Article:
Off drugs for years, Edwards man wants to help others |

Off drugs for years, Edwards man wants to help others

Steve Lynn
Vail, CO Colorado

EAGLE COUNTY, Colorado ” Richard knew he had to stop doing drugs and drinking alcohol when he was sitting outside a night club smoking a joint one night.

Richard sees the irony in doing drugs while deciding to stop smoking marijuana, drinking, doing cocaine and hallucinogenic mushrooms. But the drugs almost killed him, he said.

That night club revelation came 10 years after his sister and her fiance were killed by a drunken driver. Around then, when he was 13 or 14 years old, he started smoking marijuana and drinking alcohol.

Richard was 24 years old, four months and 24 days old outside the night club. His older sister was that old when she died, he said.

“My life literally started when hers ended,” said Richard, who couldn’t take the mundane existence of getting high all day: when he woke up and during and after work.

Participate in The Longevity Project

The Longevity Project is an annual campaign to help educate readers about what it takes to live a long, fulfilling life in our valley. This year Kevin shares his story of hope and celebration of life with his presentation Cracked, Not Broken as we explore the critical and relevant topic of mental health.

At the end of July, the Edwards resident will be 20 years “clean,” meaning he has stayed off drugs. He credits his recovery to Alcoholics Anonymous and especially Narcotics Anonymous, which he has been active in attending through the years of living in the Vail Valley.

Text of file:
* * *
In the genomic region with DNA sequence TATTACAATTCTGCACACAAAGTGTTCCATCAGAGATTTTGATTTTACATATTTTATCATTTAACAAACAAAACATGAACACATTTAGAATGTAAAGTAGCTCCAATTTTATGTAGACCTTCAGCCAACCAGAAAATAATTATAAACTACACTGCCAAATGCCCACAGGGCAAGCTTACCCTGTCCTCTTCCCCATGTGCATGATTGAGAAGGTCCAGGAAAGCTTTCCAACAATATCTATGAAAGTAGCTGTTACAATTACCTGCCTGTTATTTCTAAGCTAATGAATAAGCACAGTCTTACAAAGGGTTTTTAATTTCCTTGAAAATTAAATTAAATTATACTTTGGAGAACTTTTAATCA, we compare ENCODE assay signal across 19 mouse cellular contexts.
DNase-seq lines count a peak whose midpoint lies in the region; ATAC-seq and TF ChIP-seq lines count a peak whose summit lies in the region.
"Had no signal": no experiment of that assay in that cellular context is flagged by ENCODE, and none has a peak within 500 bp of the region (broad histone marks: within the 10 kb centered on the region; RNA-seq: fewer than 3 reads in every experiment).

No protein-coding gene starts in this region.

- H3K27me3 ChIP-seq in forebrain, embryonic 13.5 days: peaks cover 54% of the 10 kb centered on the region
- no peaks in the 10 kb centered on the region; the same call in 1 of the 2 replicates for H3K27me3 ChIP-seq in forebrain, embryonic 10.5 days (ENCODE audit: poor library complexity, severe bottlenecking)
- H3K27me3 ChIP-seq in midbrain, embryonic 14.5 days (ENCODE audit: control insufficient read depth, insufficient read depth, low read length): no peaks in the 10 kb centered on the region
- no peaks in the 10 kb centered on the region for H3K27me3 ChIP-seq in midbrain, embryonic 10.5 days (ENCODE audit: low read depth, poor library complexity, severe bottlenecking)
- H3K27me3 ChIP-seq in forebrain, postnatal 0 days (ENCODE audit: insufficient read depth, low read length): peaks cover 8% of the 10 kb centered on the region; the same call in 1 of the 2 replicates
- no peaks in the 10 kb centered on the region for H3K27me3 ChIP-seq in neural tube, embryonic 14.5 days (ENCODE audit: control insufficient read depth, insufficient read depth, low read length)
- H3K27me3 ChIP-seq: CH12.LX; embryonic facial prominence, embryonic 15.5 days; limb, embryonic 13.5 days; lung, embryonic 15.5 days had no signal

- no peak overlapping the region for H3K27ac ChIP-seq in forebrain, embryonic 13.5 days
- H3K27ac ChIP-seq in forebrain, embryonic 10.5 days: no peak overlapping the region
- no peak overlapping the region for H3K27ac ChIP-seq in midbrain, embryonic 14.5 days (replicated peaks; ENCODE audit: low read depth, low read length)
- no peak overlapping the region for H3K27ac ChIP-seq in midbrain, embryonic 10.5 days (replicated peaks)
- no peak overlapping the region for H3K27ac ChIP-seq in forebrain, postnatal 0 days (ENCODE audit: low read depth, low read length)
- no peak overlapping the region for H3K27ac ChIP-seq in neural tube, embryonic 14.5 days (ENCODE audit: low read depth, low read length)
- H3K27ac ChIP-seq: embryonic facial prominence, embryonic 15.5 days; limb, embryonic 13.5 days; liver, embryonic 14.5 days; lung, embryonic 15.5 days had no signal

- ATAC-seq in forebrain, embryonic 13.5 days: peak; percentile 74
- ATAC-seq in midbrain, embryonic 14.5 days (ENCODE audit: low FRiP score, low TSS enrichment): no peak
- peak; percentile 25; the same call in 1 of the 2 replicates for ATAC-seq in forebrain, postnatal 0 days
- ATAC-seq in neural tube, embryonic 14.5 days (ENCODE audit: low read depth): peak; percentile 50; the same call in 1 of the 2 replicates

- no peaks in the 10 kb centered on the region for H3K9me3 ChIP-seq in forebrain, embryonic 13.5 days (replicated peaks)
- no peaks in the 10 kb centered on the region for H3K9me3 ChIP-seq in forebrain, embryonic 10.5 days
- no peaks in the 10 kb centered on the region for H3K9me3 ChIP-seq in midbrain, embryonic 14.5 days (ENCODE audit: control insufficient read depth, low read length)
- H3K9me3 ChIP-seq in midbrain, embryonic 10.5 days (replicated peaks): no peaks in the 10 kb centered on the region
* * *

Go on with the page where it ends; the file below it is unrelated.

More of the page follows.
“They loved me when I couldn’t love myself,” Richard said.

“It’s given me my dignity back, it’s given me purpose in life,” Richard said. “It’s given me a relationship with my family.”

Richard asked that only his middle name be used to protect the integrity of Narcotics Anonymous, where members are asked not to publicly reveal that they are a part of the organization.

Narcotics Anonymous helps recovering drug addicts because it gives them a place where they fit in and where they won’t be judged, said Montica Leitner, a counselor and clinical specialist in substance dependence in western Kansas.

Many people worry that they won’t have friends once they quit doing drugs, but Narcotics Anonymous meetings give them a social network, Leitner said.

Meetings also give people an escape from their daily lives, much as drugs gave them, but in a healthy way, Leitner said.

Recovering drug users share their stories with other addicts, and they give each other advice on how to deal with situations that make them feel like using drugs.

“All the sudden they have purpose,” she said.

Without Narcotics Anonymous, treatment for drug addiction is much more difficult, she said.

“These organizations, they save lives,” she said. “I’ve seen that, I’ve done research on it.”

When Richard ” who grew up in Akron, Ohio ” got to the Vail Valley 11 years ago, there were meetings in Beaver Creek and Minturn, but those quickly closed. Since then, various meetings have started and disbanded, he said.

But a new one in Eagle was started about six weeks ago, and the one Richard helped found in Eagle-Vail in 2007 has been successful so far.

“This one’s really got a chance,” he said.

Richard drew inspiration for the Eagle-Vail meeting from a meeting he attended while on vacation in the Dominican Republic. Lizards crawled around on the floor of a dilapidated building, but the men at the meeting were excited about it, he said.

For the final half of his life, Richard plans to help drug addicts who want to get better through Narcotics Anonymous.

“There’s a group of people meeting on a regular basis that can help them find a new way to live,” he said. “It’s a simple, spiritual, not-religious program.”

Staff Writer Steve Lynn can be reached at 970-748-2931 or

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